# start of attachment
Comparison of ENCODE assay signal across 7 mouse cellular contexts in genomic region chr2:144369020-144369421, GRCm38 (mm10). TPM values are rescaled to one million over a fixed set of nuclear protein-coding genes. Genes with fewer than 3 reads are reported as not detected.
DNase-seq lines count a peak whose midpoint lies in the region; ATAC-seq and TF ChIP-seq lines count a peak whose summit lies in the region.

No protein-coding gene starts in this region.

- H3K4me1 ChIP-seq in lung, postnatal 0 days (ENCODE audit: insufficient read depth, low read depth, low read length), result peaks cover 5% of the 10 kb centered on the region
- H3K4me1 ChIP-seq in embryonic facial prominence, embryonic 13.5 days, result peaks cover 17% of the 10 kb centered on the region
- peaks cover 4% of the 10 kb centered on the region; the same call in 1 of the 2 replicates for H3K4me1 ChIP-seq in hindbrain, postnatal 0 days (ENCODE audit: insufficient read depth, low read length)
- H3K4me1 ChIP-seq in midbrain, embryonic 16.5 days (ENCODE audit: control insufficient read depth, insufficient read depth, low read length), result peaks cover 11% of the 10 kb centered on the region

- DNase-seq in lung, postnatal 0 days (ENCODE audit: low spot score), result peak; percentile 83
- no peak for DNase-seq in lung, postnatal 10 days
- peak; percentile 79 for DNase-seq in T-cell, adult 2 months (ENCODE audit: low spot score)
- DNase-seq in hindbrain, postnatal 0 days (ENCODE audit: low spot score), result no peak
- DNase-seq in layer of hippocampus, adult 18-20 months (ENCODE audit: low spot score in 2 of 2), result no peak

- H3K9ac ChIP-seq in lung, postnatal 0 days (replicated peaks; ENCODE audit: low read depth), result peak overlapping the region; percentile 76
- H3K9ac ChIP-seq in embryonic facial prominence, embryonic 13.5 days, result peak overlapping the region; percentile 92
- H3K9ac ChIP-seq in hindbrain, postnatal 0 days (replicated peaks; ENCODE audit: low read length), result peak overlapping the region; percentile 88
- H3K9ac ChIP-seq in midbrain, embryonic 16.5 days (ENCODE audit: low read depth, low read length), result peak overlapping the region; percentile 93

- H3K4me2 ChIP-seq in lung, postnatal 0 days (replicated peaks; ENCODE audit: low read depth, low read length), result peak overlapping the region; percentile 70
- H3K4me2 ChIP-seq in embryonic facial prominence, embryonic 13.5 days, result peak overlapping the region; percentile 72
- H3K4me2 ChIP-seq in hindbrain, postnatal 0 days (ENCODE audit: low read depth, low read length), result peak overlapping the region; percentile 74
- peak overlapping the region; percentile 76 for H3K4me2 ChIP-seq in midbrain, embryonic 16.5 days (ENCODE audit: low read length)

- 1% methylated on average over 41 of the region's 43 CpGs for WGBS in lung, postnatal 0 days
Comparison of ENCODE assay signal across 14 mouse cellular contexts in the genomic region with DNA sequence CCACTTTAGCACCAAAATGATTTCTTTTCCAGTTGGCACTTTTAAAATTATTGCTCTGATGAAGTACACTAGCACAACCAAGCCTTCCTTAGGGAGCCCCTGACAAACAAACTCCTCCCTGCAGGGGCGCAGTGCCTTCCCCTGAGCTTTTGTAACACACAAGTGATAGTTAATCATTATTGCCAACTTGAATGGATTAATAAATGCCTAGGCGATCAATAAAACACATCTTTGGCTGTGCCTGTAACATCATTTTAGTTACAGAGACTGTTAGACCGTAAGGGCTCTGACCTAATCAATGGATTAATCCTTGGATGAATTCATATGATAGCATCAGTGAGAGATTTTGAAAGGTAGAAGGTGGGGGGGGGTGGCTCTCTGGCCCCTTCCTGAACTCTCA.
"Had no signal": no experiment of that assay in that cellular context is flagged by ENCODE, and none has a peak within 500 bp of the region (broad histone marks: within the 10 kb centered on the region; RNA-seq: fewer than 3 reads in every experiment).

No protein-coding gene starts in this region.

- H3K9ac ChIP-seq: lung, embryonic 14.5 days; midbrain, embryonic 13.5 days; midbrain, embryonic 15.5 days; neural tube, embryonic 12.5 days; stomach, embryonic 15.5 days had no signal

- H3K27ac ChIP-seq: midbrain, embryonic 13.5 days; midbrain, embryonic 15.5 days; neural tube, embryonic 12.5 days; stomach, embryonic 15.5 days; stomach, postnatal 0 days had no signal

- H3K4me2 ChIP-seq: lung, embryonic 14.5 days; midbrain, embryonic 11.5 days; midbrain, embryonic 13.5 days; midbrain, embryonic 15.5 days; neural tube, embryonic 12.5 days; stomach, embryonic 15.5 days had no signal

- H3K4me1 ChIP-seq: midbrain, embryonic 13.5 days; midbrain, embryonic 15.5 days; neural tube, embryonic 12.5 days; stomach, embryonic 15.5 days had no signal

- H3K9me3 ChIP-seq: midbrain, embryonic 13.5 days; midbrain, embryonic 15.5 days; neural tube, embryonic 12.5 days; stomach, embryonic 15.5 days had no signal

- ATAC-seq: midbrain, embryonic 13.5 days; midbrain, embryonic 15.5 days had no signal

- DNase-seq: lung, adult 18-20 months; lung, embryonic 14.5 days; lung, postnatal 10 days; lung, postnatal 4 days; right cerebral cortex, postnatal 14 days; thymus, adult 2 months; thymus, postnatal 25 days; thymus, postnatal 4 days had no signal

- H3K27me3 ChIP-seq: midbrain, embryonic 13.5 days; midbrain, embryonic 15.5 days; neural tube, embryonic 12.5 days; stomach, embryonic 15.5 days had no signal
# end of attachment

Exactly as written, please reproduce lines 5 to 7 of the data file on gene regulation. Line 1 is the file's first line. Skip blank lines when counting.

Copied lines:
- H3K4me1 ChIP-seq in embryonic facial prominence, embryonic 13.5 days, result peaks cover 17% of the 10 kb centered on the region
- peaks cover 4% of the 10 kb centered on the region; the same call in 1 of the 2 replicates for H3K4me1 ChIP-seq in hindbrain, postnatal 0 days (ENCODE audit: insufficient read depth, low read length)
- H3K4me1 ChIP-seq in midbrain, embryonic 16.5 days (ENCODE audit: control insufficient read depth, insufficient read depth, low read length), result peaks cover 11% of the 10 kb centered on the region